Uri Cohen, vice president of product management at GigaSpaces, said there are two major reasons for the growth of in-memory data grids. “The first is that the market for such solutions has definitely grown, with drivers such as the explosion of user-generated data and Web-scale deployments,” he said. “Whereas in the past most of the demand for these technologies came from high-end financial services and telecom applications, today it’s prevalent in almost every vertical.
“We’re seeing this demand in e-commerce, travel, fraud detection, homeland security, and SaaS implementations, to name a few. Some apps need to process tens or even hundreds of thousands of events per second, which is only feasible if you’re using a distributed architecture. The in-memory aspect of things is what allows you to do it at real-time latencies, meaning you can do this as the events are flowing into your system and not have to wait for a batch Map/Reduce job to get the processed data and insights.
“The second trend is that with the advent of NoSQL data stores and cloud technologies, which drive people toward distributed architectures, the market is much better educated about such technologies and understands the trade-offs associated with them, with terms like CAP and BASE being widely known and reasonably well-comprehended. This saves us a lot of work in explaining our technology and how to implement your applications on top of it.”
Indeed, analytics are a major new draw to in-memory data grids, said Pezzini. “In the context of big data applications, what happens is the customers store data in memory to an in-memory data grid. In some cases, they are storing terabytes of data, and they want to run analytical types of applications on top of that. [That means supporting] query languages and Map/Reduce APIs. I believe this will be the next battleground.”
Craig Blitz, senior group product manager of Oracle Coherence, the in-memory data grid cited as the most popular by Pezzini, said that Coherence is seeing increasing use in analytics, as well.
“Data grids play a key role in handling these new demands,” said Blitz. “Their distributed caching capabilities offload shared services by reducing the new number of repeated reads across all application instances and, in the case of Oracle Coherence, by batching and coalescing writes. Application objects are stored in-memory in the application tier or a separate data grid tier (or both, using Oracle Coherence’s near caching capabilities). Oracle Coherence provides a rich set of query, Map/Reduce aggregation and eventing capabilities to provide for a scalable compute platform as well. Companies are using data grids to drive real-time event-based calculations as application objects are updated, then to provide fast access to those calculations.”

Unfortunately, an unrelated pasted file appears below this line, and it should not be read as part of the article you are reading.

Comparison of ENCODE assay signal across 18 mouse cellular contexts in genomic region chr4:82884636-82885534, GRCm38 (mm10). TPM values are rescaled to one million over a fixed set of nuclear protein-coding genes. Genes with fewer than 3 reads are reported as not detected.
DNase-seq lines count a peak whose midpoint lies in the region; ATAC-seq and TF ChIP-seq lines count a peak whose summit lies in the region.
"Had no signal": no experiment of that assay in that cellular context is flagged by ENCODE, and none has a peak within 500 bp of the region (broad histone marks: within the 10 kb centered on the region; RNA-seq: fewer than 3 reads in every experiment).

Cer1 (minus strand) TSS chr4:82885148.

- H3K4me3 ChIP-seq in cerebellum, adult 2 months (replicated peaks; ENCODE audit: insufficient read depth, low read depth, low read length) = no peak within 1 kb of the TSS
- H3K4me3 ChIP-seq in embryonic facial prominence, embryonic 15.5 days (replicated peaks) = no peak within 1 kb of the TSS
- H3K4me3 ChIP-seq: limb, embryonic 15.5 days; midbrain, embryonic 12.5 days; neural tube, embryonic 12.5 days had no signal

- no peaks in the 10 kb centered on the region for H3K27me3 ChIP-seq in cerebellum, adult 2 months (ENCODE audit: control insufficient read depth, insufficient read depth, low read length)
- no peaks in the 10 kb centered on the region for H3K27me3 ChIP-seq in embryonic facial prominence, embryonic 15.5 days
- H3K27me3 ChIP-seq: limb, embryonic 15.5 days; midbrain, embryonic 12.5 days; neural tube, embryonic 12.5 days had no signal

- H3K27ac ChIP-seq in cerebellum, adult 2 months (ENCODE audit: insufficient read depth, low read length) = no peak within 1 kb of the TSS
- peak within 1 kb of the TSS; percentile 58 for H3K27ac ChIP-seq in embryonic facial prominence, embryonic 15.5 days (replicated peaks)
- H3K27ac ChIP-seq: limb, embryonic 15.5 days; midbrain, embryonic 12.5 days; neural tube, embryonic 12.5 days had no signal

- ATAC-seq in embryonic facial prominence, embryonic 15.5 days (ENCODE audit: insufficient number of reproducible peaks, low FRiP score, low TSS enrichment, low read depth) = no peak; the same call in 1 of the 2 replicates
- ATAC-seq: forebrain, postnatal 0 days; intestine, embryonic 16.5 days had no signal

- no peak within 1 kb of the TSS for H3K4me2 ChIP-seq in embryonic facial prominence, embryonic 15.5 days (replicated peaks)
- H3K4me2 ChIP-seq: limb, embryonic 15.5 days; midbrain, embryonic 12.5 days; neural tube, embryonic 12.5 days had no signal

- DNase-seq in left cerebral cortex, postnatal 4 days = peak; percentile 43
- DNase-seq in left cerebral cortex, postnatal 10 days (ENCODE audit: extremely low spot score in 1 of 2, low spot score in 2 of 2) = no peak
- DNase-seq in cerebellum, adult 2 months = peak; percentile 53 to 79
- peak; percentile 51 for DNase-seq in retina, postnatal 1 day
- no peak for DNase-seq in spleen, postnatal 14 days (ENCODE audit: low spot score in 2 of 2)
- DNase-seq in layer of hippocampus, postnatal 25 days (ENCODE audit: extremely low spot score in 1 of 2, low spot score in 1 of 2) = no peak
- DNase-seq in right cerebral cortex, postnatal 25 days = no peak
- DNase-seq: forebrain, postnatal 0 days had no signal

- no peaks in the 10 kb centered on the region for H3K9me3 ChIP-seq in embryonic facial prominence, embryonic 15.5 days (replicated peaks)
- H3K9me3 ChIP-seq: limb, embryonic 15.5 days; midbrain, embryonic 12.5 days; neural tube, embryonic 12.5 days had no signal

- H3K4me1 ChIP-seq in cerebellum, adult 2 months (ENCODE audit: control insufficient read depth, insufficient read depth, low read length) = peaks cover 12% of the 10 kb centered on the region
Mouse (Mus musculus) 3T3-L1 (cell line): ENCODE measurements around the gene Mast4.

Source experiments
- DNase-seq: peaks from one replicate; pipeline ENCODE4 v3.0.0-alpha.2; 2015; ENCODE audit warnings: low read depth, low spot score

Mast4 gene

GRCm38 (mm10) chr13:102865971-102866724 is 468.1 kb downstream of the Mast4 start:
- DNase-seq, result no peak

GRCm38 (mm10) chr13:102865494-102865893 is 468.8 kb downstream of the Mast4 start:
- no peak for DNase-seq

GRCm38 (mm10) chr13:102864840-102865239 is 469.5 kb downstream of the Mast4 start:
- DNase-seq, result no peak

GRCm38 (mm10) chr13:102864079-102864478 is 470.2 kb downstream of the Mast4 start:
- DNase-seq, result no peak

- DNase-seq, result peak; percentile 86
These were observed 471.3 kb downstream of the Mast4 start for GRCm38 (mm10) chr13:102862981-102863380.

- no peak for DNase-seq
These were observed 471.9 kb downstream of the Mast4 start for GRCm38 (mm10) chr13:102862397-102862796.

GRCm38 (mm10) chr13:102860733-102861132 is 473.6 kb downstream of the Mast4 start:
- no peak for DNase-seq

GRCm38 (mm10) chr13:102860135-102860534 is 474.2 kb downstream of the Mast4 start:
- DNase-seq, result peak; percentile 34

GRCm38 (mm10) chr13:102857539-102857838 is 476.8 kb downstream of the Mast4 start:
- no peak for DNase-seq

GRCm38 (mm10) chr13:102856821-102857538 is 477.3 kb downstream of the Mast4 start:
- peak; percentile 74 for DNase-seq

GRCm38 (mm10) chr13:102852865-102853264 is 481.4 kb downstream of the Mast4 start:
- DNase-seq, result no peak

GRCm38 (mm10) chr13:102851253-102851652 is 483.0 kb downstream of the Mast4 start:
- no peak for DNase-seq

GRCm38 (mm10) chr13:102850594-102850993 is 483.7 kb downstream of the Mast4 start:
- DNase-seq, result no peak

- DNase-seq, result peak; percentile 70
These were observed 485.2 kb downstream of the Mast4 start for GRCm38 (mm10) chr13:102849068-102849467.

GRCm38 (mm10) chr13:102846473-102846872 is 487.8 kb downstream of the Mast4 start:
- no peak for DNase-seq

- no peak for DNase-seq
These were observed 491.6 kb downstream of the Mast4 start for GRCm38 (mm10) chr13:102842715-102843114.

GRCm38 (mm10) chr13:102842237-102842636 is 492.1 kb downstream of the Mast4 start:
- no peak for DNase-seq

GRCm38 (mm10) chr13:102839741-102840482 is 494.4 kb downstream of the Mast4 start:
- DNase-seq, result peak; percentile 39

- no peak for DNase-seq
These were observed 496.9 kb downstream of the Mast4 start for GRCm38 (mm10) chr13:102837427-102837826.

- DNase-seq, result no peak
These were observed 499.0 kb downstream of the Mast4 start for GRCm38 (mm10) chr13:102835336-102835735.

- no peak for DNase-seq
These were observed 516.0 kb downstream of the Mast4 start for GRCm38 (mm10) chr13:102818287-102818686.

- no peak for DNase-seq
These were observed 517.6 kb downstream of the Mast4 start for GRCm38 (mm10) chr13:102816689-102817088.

Ted Kenney, director of marketing at McObject, has taken a more vertical approach to in-memory data grids. McObject now offers the eXtremeDB Financial Edition specifically targeted at stock-trading platforms and other high-volume, high-speed trading systems.
“Data in the financial space is fairly specialized market data—with things like trades and quotes—and a lot of it is time-series data,” said Kenney. “It’s the same data point with different values that change at regular intervals over time. That requires a somewhat specialized approach to data management. Column-oriented databases are very good at that for fairly technical reasons. It’s much more efficient to manage it in a column database than in a row. That is the heart of the new features we’ve added in eXtremeDB Financial Edition.”
And that shows one of the key differentiators between in-memory data grids and other Big Data solutions, said Kenney: In-memory data grids don’t have to be huge. An Apache Hadoop cluster is almost worthless unless it’s hosting at least a dozen terabytes of data; analyzing such data would be faster on a local system than a cluster designed for petabytes of data. Thus, in-memory data grids, like eXtremeDB Financial Edition, can still yield performance benefits when hosting smaller sets of data (in the terabyte range and below).
“In the financial space, it doesn’t feel particularly crowded because of the unique needs of that space,” said Kenney. “The new entrants are large-scale big software applications. We find one of the most appealing things to developers in the financial space is something that comes from our embedded background: It has a short execution path, and doesn’t consume as many CPU cycles as these NoSQLs will.”